Meeting my Irish family

Today I’m embarking on a trip to Ireland and I’m very excited because I will be meeting my O’Rourke relatives, my Irish family, for the first time.

Irish family
This is my Irish family. This was taken when another relative from the United States was visiting a few weeks ago (the woman in orange). Tom O’Rourke is the man in the blue shirt. Bernadette is in the photo at the top next to the woman in the orange shirt.

About this time last year, I was looking at new DNA matches on the FamilyTree DNA site when I came across a Mr. Tom O’Rourke. FTDNA estimated that Tom was a fourth cousin of mine. Figuring he was a man living in the United States, I got in contact with the administrator of Tom’s account who told me Tom was living in Ballintur, near Killowen, the same townland in Ireland where my great grandfather was born.

I was able to contact Tom’s daughter, Bernadette O’Rourke (now Bernadette Cousins), and we have been corresponding for a year. Bernadette lives on the property that is adjacent to my ancestor’s home. We’ve arranged a visit next week and I’m very excited to meet all of them.

Yes, they are distant relatives, but just to have a connection with a family that still lives where my great grandfather was born is very exciting to me.  I have been searching for an O’Rourke relative for a number of years. Last time I visited Ireland, I visited a third cousin, Kieran Waters. Kieran lives in Newry, Northern Ireland, a few miles west of where my great grandfather was born. I will be meeting with Kieran as well and am looking forward to seeing him again.

I will let everyone know how it turns out Continue reading “Meeting my Irish family”

Jet lag, weather and civil rights my first day in Dublin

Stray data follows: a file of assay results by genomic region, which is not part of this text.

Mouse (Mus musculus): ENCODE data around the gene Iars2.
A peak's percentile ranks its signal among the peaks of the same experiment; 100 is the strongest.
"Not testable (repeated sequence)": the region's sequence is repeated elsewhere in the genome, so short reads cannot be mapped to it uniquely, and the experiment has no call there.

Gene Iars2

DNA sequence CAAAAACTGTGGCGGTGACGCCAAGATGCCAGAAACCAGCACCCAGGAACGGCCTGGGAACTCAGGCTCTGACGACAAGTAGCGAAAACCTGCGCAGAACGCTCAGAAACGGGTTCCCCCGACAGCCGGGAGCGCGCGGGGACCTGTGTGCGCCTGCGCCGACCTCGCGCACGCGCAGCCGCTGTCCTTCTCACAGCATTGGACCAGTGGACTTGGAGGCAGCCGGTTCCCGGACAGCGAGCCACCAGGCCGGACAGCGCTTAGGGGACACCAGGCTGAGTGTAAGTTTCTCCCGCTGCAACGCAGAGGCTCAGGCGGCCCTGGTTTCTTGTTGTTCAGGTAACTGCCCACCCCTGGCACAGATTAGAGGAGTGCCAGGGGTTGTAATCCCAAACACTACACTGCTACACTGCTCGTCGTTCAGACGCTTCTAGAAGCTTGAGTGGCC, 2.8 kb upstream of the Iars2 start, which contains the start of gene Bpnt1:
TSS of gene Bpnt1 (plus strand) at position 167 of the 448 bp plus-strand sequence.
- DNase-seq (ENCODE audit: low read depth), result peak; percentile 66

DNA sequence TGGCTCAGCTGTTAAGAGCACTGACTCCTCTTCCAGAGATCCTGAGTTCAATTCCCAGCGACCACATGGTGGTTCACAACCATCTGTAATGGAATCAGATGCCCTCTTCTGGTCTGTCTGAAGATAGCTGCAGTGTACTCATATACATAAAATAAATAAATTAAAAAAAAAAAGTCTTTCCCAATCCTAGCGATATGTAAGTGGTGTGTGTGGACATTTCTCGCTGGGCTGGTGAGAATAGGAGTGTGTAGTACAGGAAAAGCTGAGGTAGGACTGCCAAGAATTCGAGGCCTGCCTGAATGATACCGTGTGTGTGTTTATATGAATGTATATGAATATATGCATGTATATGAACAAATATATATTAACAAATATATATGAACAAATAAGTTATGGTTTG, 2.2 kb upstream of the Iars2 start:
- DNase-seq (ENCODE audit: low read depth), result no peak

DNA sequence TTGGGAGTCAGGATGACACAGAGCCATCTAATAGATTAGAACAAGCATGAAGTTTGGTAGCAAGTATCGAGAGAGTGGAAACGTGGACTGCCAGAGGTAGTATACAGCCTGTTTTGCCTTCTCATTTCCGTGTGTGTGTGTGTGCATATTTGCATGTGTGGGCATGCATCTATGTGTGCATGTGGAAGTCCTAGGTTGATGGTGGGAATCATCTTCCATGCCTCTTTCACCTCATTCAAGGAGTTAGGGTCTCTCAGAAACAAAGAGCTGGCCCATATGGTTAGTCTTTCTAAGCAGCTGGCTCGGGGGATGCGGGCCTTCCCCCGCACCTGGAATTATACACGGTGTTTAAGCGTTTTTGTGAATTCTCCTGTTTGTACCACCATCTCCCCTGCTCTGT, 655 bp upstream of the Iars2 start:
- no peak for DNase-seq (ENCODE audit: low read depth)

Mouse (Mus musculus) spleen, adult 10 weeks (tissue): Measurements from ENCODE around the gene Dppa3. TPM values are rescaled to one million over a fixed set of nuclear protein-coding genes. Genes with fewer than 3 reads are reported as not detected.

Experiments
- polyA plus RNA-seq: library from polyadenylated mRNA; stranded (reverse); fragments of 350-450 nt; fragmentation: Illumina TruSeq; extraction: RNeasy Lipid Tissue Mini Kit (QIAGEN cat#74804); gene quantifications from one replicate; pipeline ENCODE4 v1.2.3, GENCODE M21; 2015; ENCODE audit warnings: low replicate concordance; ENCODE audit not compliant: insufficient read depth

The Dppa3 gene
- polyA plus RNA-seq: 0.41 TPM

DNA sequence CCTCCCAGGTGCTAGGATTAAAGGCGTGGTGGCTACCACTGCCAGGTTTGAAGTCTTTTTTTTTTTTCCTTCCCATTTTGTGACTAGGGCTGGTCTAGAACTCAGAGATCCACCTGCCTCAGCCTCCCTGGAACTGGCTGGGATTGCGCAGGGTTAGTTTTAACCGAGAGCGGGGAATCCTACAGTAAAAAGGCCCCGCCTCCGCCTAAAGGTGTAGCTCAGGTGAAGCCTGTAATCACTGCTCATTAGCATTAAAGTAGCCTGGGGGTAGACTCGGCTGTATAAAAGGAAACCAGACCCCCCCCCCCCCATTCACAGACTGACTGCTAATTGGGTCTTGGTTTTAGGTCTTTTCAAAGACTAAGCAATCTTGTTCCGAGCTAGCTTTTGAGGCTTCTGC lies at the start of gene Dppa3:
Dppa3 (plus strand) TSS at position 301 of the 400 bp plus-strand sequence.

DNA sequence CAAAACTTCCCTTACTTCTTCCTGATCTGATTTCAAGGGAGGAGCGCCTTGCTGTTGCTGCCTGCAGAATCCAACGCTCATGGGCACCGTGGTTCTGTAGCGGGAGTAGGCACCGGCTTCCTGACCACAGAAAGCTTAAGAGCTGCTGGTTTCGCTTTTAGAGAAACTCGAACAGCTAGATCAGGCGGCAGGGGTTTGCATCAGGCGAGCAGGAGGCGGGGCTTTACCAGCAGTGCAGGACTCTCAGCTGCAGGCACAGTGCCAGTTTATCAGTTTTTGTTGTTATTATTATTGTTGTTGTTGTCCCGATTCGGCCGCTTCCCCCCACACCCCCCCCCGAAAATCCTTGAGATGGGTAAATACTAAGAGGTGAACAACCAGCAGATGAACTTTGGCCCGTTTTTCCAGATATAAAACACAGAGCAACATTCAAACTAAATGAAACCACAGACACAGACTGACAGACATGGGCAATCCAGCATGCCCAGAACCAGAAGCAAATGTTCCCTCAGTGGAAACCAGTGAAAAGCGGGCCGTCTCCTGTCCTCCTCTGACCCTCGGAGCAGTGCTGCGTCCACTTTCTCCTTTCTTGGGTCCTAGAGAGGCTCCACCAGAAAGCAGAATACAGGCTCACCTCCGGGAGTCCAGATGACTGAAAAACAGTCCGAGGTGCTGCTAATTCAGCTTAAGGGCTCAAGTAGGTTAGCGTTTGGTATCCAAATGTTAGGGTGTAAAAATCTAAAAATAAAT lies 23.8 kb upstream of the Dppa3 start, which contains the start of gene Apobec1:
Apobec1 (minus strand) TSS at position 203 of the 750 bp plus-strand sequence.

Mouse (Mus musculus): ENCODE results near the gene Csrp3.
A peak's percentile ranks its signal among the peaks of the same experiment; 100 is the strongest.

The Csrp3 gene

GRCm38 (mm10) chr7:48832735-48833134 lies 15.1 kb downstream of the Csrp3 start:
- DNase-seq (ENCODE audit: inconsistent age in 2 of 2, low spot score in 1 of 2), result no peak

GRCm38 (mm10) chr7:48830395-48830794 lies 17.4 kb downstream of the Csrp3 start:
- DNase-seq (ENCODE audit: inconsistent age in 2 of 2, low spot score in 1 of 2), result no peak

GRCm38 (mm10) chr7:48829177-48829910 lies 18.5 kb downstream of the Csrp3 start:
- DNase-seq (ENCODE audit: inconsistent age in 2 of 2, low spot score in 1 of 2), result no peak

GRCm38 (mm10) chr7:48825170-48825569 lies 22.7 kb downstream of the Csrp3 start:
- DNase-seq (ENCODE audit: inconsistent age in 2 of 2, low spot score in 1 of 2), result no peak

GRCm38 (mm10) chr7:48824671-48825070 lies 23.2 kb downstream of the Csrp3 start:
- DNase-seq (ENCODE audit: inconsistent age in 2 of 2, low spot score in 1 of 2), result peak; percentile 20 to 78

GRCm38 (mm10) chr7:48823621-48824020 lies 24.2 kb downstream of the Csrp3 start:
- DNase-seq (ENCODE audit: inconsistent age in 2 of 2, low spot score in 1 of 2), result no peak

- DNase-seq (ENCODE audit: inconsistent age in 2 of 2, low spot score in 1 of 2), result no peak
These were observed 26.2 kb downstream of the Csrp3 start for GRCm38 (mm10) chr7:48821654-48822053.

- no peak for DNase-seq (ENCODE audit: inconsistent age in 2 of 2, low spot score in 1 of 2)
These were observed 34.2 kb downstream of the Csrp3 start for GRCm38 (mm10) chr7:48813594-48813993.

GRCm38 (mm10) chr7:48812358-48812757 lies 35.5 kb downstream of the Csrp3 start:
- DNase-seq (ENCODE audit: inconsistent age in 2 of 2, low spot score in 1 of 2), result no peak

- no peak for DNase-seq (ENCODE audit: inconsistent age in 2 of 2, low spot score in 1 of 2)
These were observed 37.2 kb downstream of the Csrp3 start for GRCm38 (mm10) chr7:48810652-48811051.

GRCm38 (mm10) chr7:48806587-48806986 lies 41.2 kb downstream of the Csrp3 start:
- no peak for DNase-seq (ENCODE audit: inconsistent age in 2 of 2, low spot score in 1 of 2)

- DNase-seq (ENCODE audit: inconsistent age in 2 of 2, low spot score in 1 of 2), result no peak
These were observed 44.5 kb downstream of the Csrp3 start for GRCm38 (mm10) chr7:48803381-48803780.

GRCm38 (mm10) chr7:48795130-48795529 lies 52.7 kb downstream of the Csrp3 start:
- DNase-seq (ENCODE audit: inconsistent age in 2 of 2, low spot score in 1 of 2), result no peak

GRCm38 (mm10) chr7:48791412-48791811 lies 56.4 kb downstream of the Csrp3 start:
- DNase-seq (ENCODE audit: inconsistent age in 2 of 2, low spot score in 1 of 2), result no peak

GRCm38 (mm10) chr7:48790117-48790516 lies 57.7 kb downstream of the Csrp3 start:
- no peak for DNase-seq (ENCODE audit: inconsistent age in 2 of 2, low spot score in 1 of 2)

I listened to these Irish musicians at O'Flaherty's Pub in Temple Bar.
I listened to these Irish musicians at O’Flaherty’s Pub in Temple Bar.

If only it could rain like this in California in January. I was ill-prepared for the weather when I stepped out of the Dublin airport late yesterday morning. The rain was coming down in buckets and the cold penetrated my skin underneath my light sweater.  I was only wearing a t-shirt under the sweater and my umbrella was packed away in my suitcase. What a difference between the warm, sunny weather I left in Ukiah. The the biggest shock of all was the air temperature — 45 degrees. It literally felt like a cold January rainstorm in Northern California, when it used to rain in California.  I expected the rain, but not the cold. I had checked the Dublin weather before I left and it had been in the low sixties.

My flight was uneventful except that they somehow did not have me on the list to receive a vegetarian meal. Luckily, they had an extra one. I sat next to a French lady traveling to her home in Paris who barely spoke the entire trip. I managed to get a few hours sleep which is pretty good for me as I always have trouble sleeping on planes. I still have jet lag today as I only slept about four hours my first night in Dublin.

After arriving, Tony the taxi driver picked me up at the airport and it was good to see him again. He dropped me off at the Kilronan house, a guest house near St. Stephens Green. It’s in the Georgian part of Dublin among row houses with colorfully painted doors. It’s a very pretty part of the city. My room is nice, but it’s as big as a closet. Continue reading “Jet lag, weather and civil rights my first day in Dublin”